LAMP Stack May Be

By Lisa Vaas  |  Posted 2005-11-01 Print this article Print

Too Solid to Fight"> The IT execs were also concerned about ActiveGrids ability to survive in an already commoditized area. "Youre adding yourself into a new platform, as an application server," Fannie Maes Carey said.
"We went through that already. I would see if youre around in another two years. Its a weird position to be in, in a contracting market. Are you going to be bought out? Ive already lived through the PeopleSoft/Oracle [fiasco]. Do I want to do that again?"
ActiveGrid CEO and founder Peter Yared responded to the lock-in question by saying that the company has made an active effort to stay as standard as possible, with the result being a set of "very, very standard XML files" that encapsulates any added code into WYSDL. "We have [made] a strong effort to make it as standard as possible," he said. EnterpriseDB co-founder and CEO Andy Astor pleased the panel not only with the databases ability to easily drop in and work with Oracle databases, but the flip side of that: the ability to drop out again "if the thing doesnt work," Brenner said. The problem, Brenner said, is that the open-source MySQL database already has a strong community—it is, after all, the M in the LAMP (Linux, Apache, MySQL and PHP/Python/Perl) stack, so what hope does EnterpriseDB have of pushing it aside? "We all know about LAMP," he said. "You cant pronounce LAEP. At least I dont know how to do it. … The LAMP stack has an awful lot of presence out there, and thats a [serious] thing to overcome." Astor replied that LAMP was originally supposed to be just a suggestion of an open-source stack, as opposed to a law set in stone, but yes, it has become very accepted, which EnterpriseDB has to deal with. A tougher thing for EnterpriseDB to overcome is the fact that enterprises already have plenty of databases. "Weve got too many databases in our portfolio as it is," Carey said. "The business case to add another database to our portfolio would need to be pretty sound." Carey also expressed worries about third-party certifications, which serve to justify paying more for expensive proprietary databases such as Oracle, making the justification for another database all the more dubious. "We buy a lot of software, and what we get for the extra bucks is theyve done due diligence and gotten third-party certifications," he said. "For major [database] players, all the [applications] wed want running certify against one or two." Astor countered by agreeing that if EnterpriseDB only saves enterprises some 20 percent when compared to Oracle licenses, its "frankly not that interesting on database costs." But once you look at licensing costs on a curve, things get much more compelling, he said, with savings on eight-way boxes shooting up to 90 percent over Oracle. Training was another sticking point with which EnterpriseDB had to grapple. Timothy Vaverchak, director of open-source development for the Commonwealth of Massachusetts Information Technology Division, said his division would need assurance of a training mechanism to bring up database administrators who might be "more skeptical than some of the more progressive of DBAs," he said. "It is a serious concern. Too many times weve heard from organizations Sure, just drop it in, and itll replace everything we have," he said. "But theres always something else going on there." Such issues are "absolutely critical," Astor said. "As a new company, its absolutely critical. We consider our product GA, and customers are using it in the marketplace. Our next challenge is having an ecosystem that lets people like you say Gee, this company supports them, and we have a training class, and that gives people the confidence." Check out eWEEK.coms for the latest database news, reviews and analysis.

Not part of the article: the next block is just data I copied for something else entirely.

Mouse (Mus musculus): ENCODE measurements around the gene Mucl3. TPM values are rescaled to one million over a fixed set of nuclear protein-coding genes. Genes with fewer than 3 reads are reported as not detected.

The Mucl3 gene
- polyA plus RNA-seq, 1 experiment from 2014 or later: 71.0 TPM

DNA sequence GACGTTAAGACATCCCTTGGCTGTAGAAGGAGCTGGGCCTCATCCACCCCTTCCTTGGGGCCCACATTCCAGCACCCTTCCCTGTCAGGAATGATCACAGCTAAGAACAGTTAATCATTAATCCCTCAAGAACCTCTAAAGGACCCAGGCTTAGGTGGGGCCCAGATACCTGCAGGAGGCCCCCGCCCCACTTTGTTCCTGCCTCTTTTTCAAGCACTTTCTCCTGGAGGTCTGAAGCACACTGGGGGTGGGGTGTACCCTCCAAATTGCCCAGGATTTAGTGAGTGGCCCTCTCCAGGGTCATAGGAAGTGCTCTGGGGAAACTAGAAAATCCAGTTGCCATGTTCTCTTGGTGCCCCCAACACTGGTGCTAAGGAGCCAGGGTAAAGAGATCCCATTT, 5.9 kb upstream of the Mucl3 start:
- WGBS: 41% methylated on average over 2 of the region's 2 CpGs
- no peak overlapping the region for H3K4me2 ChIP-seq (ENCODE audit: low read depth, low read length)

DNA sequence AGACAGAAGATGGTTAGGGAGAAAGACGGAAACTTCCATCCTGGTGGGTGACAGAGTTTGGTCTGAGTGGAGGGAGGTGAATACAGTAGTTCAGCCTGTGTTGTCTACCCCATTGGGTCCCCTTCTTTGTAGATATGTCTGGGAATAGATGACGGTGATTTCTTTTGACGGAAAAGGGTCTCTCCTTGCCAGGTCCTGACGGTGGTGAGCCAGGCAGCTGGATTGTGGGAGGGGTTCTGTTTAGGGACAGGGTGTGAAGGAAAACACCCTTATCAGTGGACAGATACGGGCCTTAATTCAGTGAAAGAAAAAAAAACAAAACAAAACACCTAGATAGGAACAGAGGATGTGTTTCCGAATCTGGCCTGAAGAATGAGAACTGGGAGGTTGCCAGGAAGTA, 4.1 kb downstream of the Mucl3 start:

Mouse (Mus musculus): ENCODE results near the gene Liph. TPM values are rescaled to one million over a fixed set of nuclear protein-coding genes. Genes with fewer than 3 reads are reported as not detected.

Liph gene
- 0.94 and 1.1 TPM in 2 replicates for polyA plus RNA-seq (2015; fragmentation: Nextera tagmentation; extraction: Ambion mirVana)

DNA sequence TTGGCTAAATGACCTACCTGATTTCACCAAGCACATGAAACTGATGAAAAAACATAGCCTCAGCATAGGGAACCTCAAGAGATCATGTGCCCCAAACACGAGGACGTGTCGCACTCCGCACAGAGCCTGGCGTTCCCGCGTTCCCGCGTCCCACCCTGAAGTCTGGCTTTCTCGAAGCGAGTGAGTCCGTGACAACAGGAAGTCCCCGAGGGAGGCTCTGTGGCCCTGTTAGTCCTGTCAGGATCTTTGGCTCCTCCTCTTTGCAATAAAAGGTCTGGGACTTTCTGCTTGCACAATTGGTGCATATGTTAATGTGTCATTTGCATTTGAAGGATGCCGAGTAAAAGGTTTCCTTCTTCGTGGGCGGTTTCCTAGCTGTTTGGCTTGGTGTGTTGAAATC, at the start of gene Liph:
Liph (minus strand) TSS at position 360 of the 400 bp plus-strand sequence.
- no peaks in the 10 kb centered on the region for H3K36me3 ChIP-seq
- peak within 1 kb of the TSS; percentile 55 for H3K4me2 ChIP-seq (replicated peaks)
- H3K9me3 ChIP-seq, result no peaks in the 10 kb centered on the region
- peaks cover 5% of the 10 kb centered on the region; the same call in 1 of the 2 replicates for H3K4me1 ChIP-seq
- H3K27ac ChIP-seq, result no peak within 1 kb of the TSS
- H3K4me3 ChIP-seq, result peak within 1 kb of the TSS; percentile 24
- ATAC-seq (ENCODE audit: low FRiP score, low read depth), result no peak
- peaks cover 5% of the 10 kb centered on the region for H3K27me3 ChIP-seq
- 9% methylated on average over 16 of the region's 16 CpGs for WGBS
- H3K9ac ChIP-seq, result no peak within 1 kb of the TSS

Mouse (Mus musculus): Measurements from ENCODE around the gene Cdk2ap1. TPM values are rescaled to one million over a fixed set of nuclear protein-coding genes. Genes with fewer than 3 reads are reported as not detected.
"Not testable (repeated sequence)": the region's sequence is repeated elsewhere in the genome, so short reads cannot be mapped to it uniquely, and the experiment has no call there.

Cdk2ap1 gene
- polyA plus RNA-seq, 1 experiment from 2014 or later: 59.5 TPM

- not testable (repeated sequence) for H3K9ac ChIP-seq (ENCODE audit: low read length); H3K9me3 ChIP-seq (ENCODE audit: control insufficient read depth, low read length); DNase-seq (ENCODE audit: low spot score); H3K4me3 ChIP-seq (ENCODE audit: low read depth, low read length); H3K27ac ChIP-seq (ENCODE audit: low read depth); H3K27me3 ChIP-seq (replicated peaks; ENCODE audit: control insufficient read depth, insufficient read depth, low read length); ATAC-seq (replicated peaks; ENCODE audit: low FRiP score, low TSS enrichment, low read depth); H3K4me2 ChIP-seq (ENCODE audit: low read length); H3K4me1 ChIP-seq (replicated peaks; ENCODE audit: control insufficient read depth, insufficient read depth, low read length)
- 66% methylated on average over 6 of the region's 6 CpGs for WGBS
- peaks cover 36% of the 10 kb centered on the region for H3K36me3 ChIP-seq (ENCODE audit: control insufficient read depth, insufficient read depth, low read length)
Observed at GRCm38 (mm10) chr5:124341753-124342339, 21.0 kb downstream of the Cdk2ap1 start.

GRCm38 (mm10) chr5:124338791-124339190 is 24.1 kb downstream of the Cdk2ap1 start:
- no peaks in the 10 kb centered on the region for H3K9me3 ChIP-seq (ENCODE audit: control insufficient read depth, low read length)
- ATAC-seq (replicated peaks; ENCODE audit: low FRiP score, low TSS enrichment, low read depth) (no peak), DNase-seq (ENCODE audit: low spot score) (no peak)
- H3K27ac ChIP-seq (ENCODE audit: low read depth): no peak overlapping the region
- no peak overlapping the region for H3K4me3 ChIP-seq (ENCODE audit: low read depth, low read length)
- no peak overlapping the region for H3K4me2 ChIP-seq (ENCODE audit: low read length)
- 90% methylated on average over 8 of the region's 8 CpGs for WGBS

Lisa Vaas is News Editor/Operations for and also serves as editor of the Database topic center. Since 1995, she has also been a Webcast news show anchorperson and a reporter covering the IT industry. She has focused on customer relationship management technology, IT salaries and careers, effects of the H1-B visa on the technology workforce, wireless technology, security, and, most recently, databases and the technologies that touch upon them. Her articles have appeared in eWEEK's print edition, on, and in the startup IT magazine PC Connection. Prior to becoming a journalist, Vaas experienced an array of eye-opening careers, including driving a cab in Boston, photographing cranky babies in shopping malls, selling cameras, typography and computer training. She stopped a hair short of finishing an M.A. in English at the University of Massachusetts in Boston. She earned a B.S. in Communications from Emerson College. She runs two open-mic reading series in Boston and currently keeps bees in her home in Mashpee, Mass.

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